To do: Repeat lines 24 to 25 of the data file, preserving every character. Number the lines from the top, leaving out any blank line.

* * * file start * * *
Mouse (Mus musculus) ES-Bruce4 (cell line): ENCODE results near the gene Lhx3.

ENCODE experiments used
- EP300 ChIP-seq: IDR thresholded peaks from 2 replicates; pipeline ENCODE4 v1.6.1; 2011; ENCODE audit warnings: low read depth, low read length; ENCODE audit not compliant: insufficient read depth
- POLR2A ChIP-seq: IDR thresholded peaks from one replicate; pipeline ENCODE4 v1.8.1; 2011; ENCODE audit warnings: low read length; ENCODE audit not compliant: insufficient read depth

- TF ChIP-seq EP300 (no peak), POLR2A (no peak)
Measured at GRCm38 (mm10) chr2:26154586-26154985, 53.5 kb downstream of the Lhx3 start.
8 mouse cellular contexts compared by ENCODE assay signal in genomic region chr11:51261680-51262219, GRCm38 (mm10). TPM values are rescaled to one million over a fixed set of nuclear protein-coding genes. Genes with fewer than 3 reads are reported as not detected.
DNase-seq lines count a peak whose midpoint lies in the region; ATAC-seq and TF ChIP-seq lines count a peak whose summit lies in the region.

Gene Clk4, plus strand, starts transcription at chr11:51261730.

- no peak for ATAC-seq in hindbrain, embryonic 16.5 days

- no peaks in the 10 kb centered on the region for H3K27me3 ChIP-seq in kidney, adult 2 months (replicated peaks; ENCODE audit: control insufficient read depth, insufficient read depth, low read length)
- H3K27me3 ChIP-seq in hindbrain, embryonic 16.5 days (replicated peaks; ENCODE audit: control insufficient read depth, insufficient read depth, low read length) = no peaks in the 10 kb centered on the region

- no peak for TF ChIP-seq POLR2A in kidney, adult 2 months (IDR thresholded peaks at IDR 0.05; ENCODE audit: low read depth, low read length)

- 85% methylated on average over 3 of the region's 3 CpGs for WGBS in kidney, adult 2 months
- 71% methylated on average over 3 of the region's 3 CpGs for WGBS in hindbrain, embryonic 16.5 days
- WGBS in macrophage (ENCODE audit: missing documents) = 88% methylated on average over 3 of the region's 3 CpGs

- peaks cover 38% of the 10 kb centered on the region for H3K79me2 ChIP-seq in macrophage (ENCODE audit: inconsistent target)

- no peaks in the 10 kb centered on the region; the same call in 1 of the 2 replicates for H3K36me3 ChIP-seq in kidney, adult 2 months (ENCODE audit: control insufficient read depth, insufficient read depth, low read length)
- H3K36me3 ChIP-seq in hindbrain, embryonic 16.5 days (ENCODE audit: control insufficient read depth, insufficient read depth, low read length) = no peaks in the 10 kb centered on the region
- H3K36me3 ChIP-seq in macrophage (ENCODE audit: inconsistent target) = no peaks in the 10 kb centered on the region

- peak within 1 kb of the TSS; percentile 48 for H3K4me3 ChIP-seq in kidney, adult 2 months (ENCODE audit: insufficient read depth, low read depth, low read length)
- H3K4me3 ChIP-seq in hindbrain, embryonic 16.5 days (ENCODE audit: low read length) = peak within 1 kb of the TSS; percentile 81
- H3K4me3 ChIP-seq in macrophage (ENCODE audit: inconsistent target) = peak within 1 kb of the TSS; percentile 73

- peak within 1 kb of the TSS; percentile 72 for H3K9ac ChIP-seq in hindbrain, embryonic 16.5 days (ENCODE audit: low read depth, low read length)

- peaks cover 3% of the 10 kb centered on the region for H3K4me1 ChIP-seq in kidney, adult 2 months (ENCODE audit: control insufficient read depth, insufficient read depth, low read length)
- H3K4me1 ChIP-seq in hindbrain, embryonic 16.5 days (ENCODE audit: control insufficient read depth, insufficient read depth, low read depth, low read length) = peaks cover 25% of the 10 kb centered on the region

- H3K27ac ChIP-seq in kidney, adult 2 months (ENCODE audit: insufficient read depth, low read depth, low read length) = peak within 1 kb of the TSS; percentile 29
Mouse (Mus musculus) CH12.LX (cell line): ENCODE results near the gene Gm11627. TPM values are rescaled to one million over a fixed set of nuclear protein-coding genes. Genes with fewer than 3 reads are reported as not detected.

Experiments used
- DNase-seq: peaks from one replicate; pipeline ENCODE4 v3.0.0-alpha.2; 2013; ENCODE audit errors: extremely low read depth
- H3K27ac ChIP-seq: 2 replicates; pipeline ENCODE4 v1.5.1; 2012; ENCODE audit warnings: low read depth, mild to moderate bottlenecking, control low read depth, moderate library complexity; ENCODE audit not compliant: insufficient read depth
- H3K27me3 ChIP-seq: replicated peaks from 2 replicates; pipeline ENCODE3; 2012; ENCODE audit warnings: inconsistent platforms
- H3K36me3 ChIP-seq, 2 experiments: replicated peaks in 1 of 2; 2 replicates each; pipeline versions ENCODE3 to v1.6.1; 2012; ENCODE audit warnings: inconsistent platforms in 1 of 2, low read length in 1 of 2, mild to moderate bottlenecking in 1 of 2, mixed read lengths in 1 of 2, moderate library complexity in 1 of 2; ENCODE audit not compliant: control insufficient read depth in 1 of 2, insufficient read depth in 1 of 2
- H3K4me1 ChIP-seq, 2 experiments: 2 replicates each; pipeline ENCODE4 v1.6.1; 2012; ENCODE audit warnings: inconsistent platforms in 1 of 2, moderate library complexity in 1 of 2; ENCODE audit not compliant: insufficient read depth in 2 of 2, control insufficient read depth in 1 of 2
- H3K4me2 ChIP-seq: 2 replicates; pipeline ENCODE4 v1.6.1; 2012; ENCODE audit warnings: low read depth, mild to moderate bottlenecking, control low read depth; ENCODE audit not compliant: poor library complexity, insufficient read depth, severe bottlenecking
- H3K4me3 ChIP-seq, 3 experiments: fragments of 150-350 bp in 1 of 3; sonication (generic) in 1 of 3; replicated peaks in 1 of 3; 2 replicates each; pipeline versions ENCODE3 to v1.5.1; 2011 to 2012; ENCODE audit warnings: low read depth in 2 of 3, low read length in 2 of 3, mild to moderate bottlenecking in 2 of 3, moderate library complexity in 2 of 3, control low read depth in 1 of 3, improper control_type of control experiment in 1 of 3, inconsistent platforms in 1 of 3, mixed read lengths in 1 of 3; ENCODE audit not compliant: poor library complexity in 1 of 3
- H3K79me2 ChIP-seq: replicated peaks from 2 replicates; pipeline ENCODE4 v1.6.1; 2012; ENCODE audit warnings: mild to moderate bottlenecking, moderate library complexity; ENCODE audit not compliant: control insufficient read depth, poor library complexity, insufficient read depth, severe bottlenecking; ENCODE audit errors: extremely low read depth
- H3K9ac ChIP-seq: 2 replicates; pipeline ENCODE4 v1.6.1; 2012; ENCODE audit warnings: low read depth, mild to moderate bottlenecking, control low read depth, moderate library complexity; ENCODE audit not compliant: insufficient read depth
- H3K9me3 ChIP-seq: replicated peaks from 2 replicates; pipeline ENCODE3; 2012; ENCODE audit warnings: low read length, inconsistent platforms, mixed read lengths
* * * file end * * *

- peak within 1 kb of the TSS; percentile 72 for H3K9ac ChIP-seq in hindbrain, embryonic 16.5 days (ENCODE audit: low read depth, low read length)

- peaks cover 3% of the 10 kb centered on the region for H3K4me1 ChIP-seq in kidney, adult 2 months (ENCODE audit: control insufficient read depth, insufficient read depth, low read length)